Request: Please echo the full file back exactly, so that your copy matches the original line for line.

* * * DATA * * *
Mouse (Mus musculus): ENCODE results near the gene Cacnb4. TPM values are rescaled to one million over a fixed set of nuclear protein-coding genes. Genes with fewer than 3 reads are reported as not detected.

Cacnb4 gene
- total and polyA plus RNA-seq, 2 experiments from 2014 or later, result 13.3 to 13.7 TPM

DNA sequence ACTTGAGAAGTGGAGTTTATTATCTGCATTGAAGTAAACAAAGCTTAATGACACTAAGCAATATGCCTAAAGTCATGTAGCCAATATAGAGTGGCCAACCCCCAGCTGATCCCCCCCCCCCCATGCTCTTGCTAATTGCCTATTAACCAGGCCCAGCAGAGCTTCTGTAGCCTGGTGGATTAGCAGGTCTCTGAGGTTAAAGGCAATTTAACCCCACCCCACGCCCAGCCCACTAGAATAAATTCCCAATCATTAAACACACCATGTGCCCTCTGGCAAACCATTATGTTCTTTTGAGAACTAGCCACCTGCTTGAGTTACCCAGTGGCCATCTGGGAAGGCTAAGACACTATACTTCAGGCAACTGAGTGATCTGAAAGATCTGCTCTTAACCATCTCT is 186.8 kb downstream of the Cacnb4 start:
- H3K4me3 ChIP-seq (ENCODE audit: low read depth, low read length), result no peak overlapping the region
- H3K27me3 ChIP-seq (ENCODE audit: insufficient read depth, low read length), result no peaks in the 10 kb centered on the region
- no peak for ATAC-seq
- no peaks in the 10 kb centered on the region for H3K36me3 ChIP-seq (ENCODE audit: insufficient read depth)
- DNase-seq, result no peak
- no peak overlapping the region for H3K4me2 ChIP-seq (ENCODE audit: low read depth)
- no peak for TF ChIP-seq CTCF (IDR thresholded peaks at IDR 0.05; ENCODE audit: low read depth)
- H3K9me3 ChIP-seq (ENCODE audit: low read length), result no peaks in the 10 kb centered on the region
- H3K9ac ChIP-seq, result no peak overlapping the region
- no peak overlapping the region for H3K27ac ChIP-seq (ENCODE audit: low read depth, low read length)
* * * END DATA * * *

Mouse (Mus musculus): ENCODE results near the gene Cacnb4. TPM values are rescaled to one million over a fixed set of nuclear protein-coding genes. Genes with fewer than 3 reads are reported as not detected.

Cacnb4 gene
- total and polyA plus RNA-seq, 2 experiments from 2014 or later, result 13.3 to 13.7 TPM

DNA sequence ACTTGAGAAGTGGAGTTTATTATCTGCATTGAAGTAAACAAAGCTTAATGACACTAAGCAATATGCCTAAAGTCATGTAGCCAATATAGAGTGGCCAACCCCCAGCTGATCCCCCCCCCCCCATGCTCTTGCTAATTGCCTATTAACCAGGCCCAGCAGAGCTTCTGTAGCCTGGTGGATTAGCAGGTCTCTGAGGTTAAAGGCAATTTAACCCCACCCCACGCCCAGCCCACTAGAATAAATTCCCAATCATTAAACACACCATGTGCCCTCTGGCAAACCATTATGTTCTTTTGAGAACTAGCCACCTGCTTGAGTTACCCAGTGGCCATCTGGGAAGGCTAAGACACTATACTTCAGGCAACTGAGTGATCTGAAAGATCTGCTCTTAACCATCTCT is 186.8 kb downstream of the Cacnb4 start:
- H3K4me3 ChIP-seq (ENCODE audit: low read depth, low read length), result no peak overlapping the region
- H3K27me3 ChIP-seq (ENCODE audit: insufficient read depth, low read length), result no peaks in the 10 kb centered on the region
- no peak for ATAC-seq
- no peaks in the 10 kb centered on the region for H3K36me3 ChIP-seq (ENCODE audit: insufficient read depth)
- DNase-seq, result no peak
- no peak overlapping the region for H3K4me2 ChIP-seq (ENCODE audit: low read depth)
- no peak for TF ChIP-seq CTCF (IDR thresholded peaks at IDR 0.05; ENCODE audit: low read depth)
- H3K9me3 ChIP-seq (ENCODE audit: low read length), result no peaks in the 10 kb centered on the region
- H3K9ac ChIP-seq, result no peak overlapping the region
- no peak overlapping the region for H3K27ac ChIP-seq (ENCODE audit: low read depth, low read length)